Back when I had a kitchen, I owned a waffle maker. Waffles have made it into American kitchen culture, but do you know where they originated? The tiny country of Belgium; hence the beloved Belgian waffle. When I traveled to Belgium this summer I was excited to do my share of tastings of Belgian waffles, but I quickly learned when it came to Belgian waffles – it’s complicated.
On my 2nd day in Brussels, I went to the Sunday market and while there I stopped at a little van which sold waffles and tried my first delectable taste of square Belgian baked goods. It was good, I was happy – so happy I got back to my home and put my little video of my waffle tasting on Facebook.
That’s when I learned I was ill informed when it came to Belgian waffles.
Immediately I had one of my friends ask me if the waffle I had was a Liege or Brussels waffle. Huh? There are different types? Soon other well-traveled friends started chiming in; and there was a waffle debate going on inside my Facebook wall! I quickly googled these types and found a myriad of info about the dueling waffles.
Plus – I also quickly learned that much like the fortune cookie, the Belgian waffle was something contrived in America…not Belgium. It was introduced at New York’s 1964 World’s Fair by restaurateur, Maurice Vermersch, where waffles were sold as “Bel-Gem Waffles”. However the Americanized Belgian waffle was mainly contrived from the Brussels waffle with a few substitutions.
I studied the internet on Brussels and Liege waffles and quickly learned how to tell the subtle differences. Brussels waffles were made with a thin, yeast-leavened batter which makes them lighter and their appearance is more rectangular with deeper holes and smooth edges. Liege waffles (named after a town in Eastern Belgium) are made with a batter that is more like bread dough; thick and sticky. The dough contains chunks of sugar, which caramelize and form a crispy, crunchy, golden coating. The dough is spread/pushed into the waffle maker and the end result is uneven edges and a more dense, sweeter, and chewier waffle.
I was now armed with waffle knowledge and was ready to do my own taste test. Based on my research I realized the waffle I had at the market was a Liege waffle; so next I wanted to try a Brussels waffle. I went down into the tourist hive, near Grand Place, and found oodles of waffles places near the famous Manneken Pis statue. In fact there were even lifesize replica’s of Manneken Pis holding a waffle while holding his ‘dingle’ in his other hand; which didn’t seem very hygienic to me!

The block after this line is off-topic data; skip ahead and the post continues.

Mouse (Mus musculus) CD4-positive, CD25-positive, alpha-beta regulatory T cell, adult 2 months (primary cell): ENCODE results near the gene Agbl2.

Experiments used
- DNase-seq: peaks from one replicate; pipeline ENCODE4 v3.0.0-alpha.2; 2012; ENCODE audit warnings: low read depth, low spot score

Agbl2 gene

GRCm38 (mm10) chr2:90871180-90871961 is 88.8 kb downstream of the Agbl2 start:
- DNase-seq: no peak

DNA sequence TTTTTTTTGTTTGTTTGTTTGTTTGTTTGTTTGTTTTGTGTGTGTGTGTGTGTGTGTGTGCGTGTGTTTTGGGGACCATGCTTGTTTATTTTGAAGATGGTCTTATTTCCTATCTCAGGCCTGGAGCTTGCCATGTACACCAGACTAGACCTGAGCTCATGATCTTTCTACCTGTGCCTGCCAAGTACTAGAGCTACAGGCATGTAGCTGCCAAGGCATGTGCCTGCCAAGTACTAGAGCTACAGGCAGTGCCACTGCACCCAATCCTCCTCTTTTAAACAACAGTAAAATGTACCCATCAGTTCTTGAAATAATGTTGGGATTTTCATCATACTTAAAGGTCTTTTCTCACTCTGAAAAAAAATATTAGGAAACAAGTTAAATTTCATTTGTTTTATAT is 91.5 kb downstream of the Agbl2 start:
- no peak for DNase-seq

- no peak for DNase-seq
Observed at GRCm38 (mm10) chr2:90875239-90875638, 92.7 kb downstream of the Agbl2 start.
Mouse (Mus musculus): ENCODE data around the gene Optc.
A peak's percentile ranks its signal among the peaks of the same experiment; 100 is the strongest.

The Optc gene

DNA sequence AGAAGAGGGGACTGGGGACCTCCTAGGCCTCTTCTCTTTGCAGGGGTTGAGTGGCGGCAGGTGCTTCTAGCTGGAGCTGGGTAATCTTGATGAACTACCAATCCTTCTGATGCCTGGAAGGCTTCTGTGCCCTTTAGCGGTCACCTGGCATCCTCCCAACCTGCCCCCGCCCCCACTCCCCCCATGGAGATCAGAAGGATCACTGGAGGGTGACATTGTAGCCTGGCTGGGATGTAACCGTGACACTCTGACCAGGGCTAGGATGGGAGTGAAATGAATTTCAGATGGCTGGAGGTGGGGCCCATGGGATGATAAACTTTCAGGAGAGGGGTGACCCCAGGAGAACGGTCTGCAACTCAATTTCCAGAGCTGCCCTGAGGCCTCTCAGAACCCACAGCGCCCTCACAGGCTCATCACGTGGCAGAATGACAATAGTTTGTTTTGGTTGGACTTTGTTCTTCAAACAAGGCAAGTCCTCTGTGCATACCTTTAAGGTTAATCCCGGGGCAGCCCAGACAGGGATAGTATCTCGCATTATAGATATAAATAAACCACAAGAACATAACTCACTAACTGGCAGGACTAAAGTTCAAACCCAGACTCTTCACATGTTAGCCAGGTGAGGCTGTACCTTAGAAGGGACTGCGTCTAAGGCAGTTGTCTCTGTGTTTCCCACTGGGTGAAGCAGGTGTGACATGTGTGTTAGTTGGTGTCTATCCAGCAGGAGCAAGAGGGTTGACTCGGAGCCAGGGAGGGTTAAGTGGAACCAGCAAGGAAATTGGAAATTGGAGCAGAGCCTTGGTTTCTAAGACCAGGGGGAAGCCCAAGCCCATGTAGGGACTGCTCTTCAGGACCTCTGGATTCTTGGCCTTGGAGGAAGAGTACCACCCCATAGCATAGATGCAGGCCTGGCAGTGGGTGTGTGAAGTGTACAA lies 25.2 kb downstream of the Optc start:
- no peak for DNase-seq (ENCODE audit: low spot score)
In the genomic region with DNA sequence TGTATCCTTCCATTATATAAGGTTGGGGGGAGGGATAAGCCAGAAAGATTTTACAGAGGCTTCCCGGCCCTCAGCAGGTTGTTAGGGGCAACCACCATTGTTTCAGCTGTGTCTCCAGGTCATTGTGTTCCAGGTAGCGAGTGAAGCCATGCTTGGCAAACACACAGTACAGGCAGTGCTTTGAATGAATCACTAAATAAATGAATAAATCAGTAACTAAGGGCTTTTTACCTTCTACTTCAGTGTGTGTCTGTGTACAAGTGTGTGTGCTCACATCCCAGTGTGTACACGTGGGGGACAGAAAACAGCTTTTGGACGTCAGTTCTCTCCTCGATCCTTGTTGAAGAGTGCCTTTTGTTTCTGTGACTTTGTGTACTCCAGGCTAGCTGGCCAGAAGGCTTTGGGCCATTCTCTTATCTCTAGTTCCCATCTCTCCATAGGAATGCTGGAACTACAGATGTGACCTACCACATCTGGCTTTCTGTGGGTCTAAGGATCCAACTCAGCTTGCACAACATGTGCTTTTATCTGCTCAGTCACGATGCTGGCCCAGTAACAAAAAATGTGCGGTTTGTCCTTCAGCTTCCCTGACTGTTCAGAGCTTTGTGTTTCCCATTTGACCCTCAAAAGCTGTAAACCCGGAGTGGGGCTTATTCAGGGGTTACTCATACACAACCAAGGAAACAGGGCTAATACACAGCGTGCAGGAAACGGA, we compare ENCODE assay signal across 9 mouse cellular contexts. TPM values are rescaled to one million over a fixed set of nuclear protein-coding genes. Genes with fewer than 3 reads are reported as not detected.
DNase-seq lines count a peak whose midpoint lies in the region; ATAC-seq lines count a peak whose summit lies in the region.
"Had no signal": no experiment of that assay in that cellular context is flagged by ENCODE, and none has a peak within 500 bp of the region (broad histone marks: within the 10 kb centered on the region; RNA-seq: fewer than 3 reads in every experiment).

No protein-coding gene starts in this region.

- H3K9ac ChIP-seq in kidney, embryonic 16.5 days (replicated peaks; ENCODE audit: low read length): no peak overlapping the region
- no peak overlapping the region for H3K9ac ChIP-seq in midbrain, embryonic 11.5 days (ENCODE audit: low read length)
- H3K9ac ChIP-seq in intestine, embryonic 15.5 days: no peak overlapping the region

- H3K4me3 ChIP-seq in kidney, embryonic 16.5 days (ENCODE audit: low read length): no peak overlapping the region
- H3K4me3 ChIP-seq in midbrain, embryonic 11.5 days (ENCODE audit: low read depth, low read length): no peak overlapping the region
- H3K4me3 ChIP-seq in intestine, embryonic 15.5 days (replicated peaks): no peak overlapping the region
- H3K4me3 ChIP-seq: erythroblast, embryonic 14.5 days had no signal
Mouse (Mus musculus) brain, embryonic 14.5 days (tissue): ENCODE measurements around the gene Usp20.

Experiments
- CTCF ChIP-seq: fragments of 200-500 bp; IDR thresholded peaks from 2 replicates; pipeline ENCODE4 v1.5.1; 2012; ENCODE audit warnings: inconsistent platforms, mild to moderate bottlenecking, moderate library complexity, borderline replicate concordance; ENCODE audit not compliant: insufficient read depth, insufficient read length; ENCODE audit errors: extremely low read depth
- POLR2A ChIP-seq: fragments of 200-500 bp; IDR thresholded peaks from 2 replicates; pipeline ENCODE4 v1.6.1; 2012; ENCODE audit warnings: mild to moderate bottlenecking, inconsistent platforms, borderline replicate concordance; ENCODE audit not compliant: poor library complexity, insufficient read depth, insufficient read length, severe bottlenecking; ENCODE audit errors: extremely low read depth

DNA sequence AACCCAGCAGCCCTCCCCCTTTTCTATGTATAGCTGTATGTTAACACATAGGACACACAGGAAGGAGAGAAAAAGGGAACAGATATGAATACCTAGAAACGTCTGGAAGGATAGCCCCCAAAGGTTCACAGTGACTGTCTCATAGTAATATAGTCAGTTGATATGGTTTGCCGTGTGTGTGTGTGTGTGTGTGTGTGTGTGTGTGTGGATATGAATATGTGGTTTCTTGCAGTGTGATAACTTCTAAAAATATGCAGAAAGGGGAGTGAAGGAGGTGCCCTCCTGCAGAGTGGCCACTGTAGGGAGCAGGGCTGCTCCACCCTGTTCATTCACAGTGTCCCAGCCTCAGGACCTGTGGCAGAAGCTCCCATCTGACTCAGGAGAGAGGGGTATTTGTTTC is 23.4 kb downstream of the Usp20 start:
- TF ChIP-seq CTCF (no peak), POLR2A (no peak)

I ordered a light Brussels waffle and simply had it with powdered sugar as opposed to the high calorie tourist temptations they had displayed in the glass cases. (Seriously – how can you even taste the waffle with all of that additional stuff on top…ridiculous!) I loved the light Brussels waffle; it reminded me of what my mother used to make on Sunday mornings. I had declared it the official ‘winner’. Research done.
A few days later I found myself in the college town of Leuven and walked by a little snack shop in a non-touristy area; I was hungry so decided to treat myself to a waffle snack. I didn’t have any choice of waffle types – they only served the Liege waffles. So I took my waffle sandwiched in its little waxy paper and ate it while walking around the city.
Whoa….wait a minute. I stopped, took another bite and let the caramelized goodness melt in my mouth with a slightly sweet aftertaste. This Liege waffle originated from a regular ‘brick and mortar’ store as opposed to a truck/mobile waffle store and it completely won me over.
I clearly needed to do MORE research.
For my remaining 2 weeks in Belgium, I took my journalism seriously; I researched waffles every chance I got. I videoed them, photographed them, tasted them, and took notes. I poured through my data and studied my findings and came up with this result.
In this tale of two waffles I decided I prefer the Liege waffle.
Specifically, I prefer the Liege waffle from Vitalgaufre – a chain of shops found in Brussels and internationally. Instead of piling fruit and needless whipped cream on top, they simply bake some of the fruit/vanilla into the batter so that you can still taste the flavor of the Liege waffle – YUM.
Oh yeah and one more thing to blow your mind and remind you that you know very little about the origin of waffles. In Belgium, they don’t eat waffles for breakfast nor do they use syrup. See…travel is education!
Which waffle do you prefer?
Sherry Ott is a refugee from corporate IT who is now a long term traveler, blogger, and photographer. She’s a co-founder of Briefcasetobackpack.com, a website offering career break travel inspiration and advice.
Additionally, she runs an around the world travel blog writing about her travel and expat adventures at Ottsworld.com.com.